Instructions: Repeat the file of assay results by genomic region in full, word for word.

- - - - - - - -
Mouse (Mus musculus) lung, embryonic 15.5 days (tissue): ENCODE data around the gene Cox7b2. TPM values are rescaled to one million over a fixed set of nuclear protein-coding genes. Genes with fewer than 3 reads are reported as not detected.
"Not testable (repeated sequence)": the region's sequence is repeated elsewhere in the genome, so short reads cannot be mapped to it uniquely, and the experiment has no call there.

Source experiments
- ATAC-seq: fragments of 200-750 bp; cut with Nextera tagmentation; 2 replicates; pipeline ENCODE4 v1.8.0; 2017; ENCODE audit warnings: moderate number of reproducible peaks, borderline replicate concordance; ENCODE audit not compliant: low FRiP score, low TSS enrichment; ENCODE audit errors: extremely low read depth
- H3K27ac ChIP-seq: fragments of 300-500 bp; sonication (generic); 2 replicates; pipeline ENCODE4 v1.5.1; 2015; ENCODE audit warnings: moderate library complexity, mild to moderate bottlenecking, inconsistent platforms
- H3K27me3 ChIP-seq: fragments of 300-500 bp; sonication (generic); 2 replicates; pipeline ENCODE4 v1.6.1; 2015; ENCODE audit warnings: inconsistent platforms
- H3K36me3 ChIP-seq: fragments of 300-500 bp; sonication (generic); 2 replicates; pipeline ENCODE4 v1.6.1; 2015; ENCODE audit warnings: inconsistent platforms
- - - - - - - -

Mouse (Mus musculus) lung, embryonic 15.5 days (tissue): ENCODE data around the gene Cox7b2. TPM values are rescaled to one million over a fixed set of nuclear protein-coding genes. Genes with fewer than 3 reads are reported as not detected.
"Not testable (repeated sequence)": the region's sequence is repeated elsewhere in the genome, so short reads cannot be mapped to it uniquely, and the experiment has no call there.

Source experiments
- ATAC-seq: fragments of 200-750 bp; cut with Nextera tagmentation; 2 replicates; pipeline ENCODE4 v1.8.0; 2017; ENCODE audit warnings: moderate number of reproducible peaks, borderline replicate concordance; ENCODE audit not compliant: low FRiP score, low TSS enrichment; ENCODE audit errors: extremely low read depth
- H3K27ac ChIP-seq: fragments of 300-500 bp; sonication (generic); 2 replicates; pipeline ENCODE4 v1.5.1; 2015; ENCODE audit warnings: moderate library complexity, mild to moderate bottlenecking, inconsistent platforms
- H3K27me3 ChIP-seq: fragments of 300-500 bp; sonication (generic); 2 replicates; pipeline ENCODE4 v1.6.1; 2015; ENCODE audit warnings: inconsistent platforms
- H3K36me3 ChIP-seq: fragments of 300-500 bp; sonication (generic); 2 replicates; pipeline ENCODE4 v1.6.1; 2015; ENCODE audit warnings: inconsistent platforms